Cell Phone Etiquette in the Great Outdoors
The Do’s and Don'ts of Using Your Cell Phone While Hiking
We’ve talked about trail etiquette before on the Backpacker’s Pantry blog, but it’s time to dive deeper into two specific tips on that list: “Keep it quiet” and, “Share the trail”.
Savvy hikers know that the wilderness isn’t the best place to listen to their favorite music (unless you’re in bear country and need to make extra noise), but cell phone etiquette adds a whole new dimension to things… especially when cell networks keep getting better and better.
If you’ve ever felt tempted to Facetime from the top of every summit you reach, keep reading to learn how (and when) it’s appropriate to use your phone on your next outdoor adventure.
1. Put your phone on silent
Soaking up the sights and sounds of nature is incredibly peaceful… until someone’s ringtone goes off. In a best case scenario, the noise will be a simple annoyance. But, the sudden decibel increase could also spook horses or other livestock on the trail, creating an unsafe scenario for everyone.
You can always check your notifications when you’re done enjoying the great outdoors — they aren’t going anywhere!
2. Save phone (and Facetime) conversations for after your hike
No one wants to overhear someone else’s phone conversation while they’re trying to enjoy a spectacular summit view. The same goes for Facetime, Skype, and other types of video calls. Of course, there’s nothing wrong with sharing some beautiful scenery with friends and loved ones who can’t join you outside, but be respectful of the people around you and keep it short.
3. Be aware of your surroundings when snapping pictures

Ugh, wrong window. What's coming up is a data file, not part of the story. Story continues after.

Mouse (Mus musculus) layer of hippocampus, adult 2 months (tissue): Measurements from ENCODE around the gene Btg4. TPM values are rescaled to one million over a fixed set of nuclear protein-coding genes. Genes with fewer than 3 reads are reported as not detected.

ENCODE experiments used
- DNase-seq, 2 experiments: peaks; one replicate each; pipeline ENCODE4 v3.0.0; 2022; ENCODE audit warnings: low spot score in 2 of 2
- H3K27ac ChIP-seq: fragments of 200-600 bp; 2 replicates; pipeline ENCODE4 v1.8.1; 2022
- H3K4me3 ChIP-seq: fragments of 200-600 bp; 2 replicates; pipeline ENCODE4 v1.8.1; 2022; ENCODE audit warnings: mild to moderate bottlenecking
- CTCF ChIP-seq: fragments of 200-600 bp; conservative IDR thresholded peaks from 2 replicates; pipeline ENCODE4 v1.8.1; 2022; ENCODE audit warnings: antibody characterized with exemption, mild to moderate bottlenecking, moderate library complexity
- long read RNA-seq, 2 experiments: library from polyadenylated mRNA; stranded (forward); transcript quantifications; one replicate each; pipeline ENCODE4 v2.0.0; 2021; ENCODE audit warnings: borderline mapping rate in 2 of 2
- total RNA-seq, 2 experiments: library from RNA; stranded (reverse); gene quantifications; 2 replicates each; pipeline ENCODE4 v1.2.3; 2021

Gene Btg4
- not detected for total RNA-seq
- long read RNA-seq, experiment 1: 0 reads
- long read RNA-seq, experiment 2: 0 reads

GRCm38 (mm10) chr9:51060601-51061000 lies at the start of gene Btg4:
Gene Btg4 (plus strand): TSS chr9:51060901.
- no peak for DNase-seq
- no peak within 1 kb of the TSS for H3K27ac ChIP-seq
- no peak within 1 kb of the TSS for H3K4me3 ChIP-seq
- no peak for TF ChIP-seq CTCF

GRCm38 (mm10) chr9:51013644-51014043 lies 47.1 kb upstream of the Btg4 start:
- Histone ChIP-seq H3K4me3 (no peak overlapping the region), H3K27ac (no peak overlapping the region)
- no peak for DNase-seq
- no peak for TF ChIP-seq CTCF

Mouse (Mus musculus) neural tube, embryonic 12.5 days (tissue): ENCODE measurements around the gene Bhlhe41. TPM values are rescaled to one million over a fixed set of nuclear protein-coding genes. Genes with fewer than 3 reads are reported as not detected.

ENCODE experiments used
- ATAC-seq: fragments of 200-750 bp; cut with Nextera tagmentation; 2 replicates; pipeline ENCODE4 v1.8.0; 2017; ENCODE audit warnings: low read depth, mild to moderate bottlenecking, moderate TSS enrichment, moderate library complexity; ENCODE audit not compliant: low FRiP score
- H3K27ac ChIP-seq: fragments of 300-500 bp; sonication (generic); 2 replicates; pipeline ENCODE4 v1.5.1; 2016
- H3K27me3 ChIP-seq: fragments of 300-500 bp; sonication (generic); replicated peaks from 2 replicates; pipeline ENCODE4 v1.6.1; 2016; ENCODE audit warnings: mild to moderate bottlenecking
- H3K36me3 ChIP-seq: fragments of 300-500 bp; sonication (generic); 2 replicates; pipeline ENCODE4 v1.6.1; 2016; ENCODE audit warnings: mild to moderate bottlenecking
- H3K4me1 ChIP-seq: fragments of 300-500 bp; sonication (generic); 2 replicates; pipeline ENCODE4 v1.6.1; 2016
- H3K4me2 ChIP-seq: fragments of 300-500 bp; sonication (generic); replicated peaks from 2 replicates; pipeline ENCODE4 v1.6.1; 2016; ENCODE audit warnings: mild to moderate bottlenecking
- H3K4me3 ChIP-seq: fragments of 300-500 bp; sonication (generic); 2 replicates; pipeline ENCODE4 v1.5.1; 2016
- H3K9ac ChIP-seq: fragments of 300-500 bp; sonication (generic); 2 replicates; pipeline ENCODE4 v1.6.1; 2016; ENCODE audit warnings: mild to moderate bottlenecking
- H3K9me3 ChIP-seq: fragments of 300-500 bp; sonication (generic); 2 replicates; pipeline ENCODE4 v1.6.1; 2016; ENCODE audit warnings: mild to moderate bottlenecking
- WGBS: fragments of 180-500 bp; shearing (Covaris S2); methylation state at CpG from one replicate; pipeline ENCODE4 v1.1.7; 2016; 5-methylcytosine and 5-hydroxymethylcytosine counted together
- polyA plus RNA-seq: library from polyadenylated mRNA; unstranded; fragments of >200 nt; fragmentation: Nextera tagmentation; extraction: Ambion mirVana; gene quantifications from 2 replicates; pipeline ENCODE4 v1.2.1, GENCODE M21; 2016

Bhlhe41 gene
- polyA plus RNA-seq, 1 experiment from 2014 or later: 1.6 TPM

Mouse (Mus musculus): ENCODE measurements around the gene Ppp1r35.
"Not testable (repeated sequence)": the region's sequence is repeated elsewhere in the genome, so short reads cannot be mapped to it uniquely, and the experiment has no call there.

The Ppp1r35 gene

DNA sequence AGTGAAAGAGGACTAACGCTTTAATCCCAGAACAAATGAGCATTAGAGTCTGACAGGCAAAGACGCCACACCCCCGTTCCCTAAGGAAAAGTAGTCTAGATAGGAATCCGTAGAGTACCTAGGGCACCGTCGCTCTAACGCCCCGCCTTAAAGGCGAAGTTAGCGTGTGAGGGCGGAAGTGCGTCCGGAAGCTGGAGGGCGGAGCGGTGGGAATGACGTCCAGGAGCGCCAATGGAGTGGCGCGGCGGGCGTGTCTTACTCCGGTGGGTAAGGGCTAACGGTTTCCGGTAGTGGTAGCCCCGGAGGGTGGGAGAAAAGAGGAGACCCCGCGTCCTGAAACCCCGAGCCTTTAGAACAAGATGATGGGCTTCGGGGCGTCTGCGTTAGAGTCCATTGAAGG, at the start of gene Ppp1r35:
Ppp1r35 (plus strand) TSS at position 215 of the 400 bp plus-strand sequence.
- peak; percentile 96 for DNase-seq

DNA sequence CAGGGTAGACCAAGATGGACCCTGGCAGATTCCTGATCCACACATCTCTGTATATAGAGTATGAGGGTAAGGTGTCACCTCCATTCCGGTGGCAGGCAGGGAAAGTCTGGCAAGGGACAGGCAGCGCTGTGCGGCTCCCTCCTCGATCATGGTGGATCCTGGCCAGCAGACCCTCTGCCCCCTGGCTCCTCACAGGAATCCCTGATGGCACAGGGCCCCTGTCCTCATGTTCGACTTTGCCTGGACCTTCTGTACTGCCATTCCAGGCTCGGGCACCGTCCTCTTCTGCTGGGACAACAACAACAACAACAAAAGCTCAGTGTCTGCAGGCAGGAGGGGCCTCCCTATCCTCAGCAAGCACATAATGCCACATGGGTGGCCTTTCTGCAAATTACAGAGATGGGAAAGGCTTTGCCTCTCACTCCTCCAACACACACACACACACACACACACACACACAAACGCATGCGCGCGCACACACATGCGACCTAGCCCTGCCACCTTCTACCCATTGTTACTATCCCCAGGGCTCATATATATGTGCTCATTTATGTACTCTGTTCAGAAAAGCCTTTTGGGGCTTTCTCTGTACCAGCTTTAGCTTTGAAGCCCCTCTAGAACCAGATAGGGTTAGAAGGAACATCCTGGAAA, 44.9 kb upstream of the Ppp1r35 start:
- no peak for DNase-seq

You can’t beat the convenience of a smartphone camera, and who wouldn’t want to capture the memories they make outside? When taking photos, just make sure you aren’t blocking the trail or getting in the way of someone else. Being situationally aware will also keep you safe.
4. Share the top photo spots with everyone else
We love a good summit victory photo as much as the next hiker, but your photoshoot should never prevent others from enjoying the view. If you’re adventuring in a popular location, whip out the phone to take a few photos, then move aside so everyone else can soak up the scene.
5. Pay attention to the people around you, not your phone
Whether you’re spending time outside solo or with friends, a cell phone should never get in the way of interacting with other people. Phones take us away from the present moment, but that’s not what being in nature is all about.
Put the phone away, and make a point to smile and say hello to the people you pass. Who knows, you might even strike up a conversation with a new friend who loves being outside as much as you do.
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